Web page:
Time for a full review into policing
12 April 2017
A call has been made for a “long overdue” full review into policing.
It was among a number of issues raised by the Police Federation of England & Wales (PFEW) in its response to Home Affairs Select Committee following the launch of its Policing for the Future inquiry.
National chair Steve White said: “For more than a decade, we have been demanding a holistic and independent review of policing in order to properly determine what the public want and expect of their police service.
“While appreciating this would need to be balanced against the reality of the fiscal policy of the government of the day and its limitations on resources and capacity, it would, at the very least, be a starting point to ensure we have a police service fit for purpose and able to focus on those issues deemed to be public priority.
“If we were starting afresh today, we cannot see any logic or rationale in having this number of police forces. We maintain that a Royal Commission on Policing looking at the entire structure, function, roles and funding of the police service is long overdue. This would address the points raised and allow radical, long-term, strategic thinking, rather than knee-jerk responses and tinkering based on political whim.
“We need police officers to remain at the heart of policing, to retain the model of policing by consent and to ensure that those tasked with protecting our communities have the support of the law, are given the appropriate protections, equipment and training to do the job and are valued, motivated and fairly rewarded.”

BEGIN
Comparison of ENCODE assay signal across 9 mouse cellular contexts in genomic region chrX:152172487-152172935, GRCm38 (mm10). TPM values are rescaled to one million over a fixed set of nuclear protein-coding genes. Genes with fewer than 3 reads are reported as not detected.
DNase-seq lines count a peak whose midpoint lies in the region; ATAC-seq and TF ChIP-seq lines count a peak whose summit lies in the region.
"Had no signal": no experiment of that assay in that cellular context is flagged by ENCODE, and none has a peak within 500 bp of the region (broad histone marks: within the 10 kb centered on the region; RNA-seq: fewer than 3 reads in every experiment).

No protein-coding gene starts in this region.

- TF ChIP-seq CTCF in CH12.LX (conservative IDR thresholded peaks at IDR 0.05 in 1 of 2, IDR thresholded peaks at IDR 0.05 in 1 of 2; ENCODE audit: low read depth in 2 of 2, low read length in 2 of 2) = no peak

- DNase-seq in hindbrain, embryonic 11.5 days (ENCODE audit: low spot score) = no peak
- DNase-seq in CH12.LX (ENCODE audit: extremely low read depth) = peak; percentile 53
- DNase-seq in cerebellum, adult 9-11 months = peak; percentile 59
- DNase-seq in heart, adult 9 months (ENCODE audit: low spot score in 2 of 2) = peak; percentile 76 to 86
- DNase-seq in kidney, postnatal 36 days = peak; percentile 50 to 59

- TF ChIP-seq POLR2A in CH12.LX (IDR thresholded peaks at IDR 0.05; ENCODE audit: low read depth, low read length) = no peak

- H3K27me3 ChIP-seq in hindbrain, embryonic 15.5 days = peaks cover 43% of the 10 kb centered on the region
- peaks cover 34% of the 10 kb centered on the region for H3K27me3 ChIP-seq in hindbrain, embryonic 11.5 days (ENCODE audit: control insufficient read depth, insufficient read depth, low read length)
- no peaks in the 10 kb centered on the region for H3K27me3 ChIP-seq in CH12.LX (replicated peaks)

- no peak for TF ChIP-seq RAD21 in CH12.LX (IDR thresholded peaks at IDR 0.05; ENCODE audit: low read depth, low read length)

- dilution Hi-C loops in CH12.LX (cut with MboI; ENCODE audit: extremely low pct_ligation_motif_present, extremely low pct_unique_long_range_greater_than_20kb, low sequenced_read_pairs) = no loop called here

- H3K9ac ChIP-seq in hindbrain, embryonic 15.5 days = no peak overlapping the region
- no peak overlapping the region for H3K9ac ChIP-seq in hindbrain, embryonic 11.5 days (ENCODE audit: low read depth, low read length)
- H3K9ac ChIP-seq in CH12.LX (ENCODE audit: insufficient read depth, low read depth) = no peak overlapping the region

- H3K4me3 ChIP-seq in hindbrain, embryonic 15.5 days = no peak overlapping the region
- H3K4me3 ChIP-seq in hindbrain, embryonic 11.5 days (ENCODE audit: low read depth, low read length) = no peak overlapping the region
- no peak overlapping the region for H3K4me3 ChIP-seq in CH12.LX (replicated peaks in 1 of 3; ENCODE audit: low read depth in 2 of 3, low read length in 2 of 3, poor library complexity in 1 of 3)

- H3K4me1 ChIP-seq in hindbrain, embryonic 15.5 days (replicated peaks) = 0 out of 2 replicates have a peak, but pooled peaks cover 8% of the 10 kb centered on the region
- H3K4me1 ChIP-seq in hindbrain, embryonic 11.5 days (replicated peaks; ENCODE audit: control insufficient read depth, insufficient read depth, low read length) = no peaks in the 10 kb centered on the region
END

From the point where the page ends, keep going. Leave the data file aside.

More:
Commenting on a range of issues, the PFEW highlights current and future crime trends and their implications for policing under-reported types of crime, the extent to which the police are sufficiently equipped to deal with these changing patterns of crime and other operational demands (such as mental health crisis work), and where gaps in capacity and capability are likely to lie.
Issues such as proactivity from the top of policing, equipment, training, accountability and a long-term strategy for the future of policing are also discussed in the submission, which can be seen in full on the Home Affairs Select Committee website.
The Committee is also looking at police funding levels, efficiency and cost-effectiveness, including the role of police and crime commissioners (PCCs) in driving innovation and reform, and the role of digital technology in policing, including take-up, risks and barriers to use.
* This item is adapted from a story from the latest edition of POLICE magazine.